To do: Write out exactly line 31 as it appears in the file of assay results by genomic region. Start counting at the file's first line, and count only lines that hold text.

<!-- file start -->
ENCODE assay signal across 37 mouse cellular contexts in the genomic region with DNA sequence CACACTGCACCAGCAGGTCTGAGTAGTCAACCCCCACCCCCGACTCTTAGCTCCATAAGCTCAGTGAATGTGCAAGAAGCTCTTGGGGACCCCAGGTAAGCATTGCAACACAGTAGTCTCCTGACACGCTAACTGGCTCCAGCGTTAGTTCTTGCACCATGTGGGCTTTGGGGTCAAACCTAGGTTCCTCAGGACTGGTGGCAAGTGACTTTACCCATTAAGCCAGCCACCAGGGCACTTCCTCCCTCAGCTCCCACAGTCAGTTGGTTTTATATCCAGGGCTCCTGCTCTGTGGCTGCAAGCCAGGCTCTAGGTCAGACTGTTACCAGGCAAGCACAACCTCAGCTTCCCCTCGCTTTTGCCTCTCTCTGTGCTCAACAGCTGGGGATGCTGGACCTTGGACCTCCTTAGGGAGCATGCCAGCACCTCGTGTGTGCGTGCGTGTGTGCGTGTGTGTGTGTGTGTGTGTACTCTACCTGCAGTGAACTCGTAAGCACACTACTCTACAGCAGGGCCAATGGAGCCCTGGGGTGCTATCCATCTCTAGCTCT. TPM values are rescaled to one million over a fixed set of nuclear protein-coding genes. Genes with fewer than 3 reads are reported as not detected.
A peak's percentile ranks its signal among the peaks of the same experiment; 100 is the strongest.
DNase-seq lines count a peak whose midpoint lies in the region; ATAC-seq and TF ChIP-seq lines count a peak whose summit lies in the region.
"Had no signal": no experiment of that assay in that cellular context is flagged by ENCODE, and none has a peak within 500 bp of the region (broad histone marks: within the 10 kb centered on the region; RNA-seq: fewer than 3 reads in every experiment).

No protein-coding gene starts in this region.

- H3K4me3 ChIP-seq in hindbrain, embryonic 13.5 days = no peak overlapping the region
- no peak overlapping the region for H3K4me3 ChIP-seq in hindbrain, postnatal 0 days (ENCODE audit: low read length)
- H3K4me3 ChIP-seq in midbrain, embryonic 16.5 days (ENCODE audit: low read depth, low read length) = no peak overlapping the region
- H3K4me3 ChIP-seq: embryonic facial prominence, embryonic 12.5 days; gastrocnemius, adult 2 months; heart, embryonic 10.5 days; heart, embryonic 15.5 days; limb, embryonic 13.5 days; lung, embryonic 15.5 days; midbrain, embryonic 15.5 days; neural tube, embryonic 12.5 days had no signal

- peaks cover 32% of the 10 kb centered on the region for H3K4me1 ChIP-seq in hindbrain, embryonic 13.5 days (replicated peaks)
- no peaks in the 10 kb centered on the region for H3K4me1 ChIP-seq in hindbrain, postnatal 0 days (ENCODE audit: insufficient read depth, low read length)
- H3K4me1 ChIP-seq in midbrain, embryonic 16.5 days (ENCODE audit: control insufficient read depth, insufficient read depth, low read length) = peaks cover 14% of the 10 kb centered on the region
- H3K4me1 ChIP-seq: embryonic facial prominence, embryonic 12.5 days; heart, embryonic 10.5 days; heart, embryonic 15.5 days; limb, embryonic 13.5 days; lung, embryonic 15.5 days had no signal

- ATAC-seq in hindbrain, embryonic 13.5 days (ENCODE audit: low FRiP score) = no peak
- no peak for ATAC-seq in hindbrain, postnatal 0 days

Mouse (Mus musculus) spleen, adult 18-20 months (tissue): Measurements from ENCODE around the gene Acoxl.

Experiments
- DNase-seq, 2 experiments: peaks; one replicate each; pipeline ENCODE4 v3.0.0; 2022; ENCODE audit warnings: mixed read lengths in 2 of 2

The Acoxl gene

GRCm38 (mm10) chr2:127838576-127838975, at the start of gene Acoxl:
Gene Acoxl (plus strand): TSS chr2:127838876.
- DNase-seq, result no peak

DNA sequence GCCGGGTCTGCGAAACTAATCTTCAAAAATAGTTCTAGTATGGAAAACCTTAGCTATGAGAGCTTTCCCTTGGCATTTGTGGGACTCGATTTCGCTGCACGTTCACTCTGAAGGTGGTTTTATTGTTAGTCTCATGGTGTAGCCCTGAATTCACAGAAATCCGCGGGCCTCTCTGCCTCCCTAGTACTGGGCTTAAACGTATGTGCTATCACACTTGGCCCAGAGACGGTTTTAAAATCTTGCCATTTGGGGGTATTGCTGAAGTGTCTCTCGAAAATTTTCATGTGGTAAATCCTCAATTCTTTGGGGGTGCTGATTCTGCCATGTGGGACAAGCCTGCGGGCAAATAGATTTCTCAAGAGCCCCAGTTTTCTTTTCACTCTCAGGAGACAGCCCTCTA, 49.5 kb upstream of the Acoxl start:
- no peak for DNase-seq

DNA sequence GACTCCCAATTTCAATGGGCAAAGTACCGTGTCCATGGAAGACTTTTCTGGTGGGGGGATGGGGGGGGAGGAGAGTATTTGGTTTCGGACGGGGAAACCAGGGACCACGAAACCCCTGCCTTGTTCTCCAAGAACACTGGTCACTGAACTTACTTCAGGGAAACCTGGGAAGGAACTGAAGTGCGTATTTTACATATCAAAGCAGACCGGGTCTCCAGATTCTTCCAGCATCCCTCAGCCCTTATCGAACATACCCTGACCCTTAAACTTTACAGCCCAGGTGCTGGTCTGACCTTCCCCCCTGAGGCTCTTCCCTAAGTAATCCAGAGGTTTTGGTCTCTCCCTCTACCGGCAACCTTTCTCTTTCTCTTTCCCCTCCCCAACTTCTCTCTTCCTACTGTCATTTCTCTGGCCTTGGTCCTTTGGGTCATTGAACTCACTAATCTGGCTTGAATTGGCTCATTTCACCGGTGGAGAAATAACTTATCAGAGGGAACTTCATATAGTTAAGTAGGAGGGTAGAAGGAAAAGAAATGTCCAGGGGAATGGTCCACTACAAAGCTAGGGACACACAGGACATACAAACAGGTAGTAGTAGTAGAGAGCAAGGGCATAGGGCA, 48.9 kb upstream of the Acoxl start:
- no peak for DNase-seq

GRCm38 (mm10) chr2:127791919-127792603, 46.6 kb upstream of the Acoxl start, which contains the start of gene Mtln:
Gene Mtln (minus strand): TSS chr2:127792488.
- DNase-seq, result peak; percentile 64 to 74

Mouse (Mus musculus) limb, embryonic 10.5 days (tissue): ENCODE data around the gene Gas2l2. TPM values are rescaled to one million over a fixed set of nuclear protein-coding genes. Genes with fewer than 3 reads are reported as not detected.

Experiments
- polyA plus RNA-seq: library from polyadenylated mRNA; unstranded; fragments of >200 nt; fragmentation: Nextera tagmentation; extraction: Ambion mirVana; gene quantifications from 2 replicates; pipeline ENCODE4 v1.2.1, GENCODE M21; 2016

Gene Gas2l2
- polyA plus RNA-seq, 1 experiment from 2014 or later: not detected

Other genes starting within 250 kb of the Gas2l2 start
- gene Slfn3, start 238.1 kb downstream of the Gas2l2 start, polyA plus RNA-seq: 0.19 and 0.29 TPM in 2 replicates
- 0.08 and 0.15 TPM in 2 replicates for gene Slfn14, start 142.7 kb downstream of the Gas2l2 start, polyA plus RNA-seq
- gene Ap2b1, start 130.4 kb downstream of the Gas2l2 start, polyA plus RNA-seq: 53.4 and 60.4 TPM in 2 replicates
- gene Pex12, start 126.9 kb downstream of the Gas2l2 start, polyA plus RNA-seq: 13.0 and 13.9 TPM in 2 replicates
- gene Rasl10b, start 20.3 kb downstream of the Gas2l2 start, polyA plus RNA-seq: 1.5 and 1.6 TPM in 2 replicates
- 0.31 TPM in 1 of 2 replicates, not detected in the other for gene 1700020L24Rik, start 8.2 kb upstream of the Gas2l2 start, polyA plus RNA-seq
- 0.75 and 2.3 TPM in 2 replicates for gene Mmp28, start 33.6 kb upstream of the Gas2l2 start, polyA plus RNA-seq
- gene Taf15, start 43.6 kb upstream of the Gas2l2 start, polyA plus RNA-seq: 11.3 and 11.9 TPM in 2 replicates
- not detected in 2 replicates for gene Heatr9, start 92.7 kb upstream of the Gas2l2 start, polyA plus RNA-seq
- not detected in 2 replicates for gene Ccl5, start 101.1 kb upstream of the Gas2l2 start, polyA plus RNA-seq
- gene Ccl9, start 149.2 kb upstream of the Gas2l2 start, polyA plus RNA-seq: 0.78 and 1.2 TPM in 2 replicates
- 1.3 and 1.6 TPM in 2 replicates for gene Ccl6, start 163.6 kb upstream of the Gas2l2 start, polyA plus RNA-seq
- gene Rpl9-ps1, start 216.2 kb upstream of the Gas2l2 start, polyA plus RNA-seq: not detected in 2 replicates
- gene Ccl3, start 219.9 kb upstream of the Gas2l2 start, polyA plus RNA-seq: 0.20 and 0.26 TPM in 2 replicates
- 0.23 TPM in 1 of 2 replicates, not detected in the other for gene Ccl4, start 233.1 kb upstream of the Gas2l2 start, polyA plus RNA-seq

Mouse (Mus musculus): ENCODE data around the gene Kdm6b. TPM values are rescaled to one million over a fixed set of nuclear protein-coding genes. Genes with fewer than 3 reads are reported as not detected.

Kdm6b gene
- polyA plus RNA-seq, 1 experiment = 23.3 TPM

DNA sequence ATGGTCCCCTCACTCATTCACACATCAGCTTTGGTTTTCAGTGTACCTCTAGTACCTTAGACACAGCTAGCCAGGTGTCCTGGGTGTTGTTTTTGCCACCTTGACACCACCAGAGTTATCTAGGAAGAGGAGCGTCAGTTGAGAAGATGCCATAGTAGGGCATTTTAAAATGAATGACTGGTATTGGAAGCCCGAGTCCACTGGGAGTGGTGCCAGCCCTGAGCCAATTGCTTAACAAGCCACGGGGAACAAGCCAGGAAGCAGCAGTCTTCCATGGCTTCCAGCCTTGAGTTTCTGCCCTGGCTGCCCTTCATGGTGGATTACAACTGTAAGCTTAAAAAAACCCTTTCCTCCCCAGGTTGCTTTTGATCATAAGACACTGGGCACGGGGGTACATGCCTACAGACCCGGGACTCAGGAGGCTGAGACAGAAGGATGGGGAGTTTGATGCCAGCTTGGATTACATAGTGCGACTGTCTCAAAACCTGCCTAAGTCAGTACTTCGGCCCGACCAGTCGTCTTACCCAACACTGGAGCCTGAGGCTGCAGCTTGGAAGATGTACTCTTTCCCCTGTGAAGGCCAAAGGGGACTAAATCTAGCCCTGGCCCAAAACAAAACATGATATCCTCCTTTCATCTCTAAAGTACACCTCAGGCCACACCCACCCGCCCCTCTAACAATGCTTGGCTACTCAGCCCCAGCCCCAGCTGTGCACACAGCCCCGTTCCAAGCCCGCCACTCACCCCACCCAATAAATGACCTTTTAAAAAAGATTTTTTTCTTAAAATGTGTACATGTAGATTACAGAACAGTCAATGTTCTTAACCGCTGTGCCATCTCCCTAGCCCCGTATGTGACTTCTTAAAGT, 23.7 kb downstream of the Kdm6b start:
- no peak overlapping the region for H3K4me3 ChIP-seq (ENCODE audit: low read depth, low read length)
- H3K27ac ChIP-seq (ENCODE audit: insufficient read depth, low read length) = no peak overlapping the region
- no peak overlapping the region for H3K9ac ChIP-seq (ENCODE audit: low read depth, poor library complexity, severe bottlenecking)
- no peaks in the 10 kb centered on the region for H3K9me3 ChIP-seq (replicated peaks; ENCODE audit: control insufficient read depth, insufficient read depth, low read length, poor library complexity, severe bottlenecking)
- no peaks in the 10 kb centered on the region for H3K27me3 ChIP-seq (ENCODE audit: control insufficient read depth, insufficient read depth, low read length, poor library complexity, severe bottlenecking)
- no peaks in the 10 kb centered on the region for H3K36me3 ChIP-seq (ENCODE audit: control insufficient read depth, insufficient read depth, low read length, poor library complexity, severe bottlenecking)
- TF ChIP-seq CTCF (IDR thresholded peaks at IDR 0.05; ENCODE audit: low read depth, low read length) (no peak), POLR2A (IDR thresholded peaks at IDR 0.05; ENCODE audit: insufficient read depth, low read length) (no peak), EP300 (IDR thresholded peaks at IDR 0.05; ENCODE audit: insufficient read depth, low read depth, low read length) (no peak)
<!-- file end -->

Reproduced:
Experiments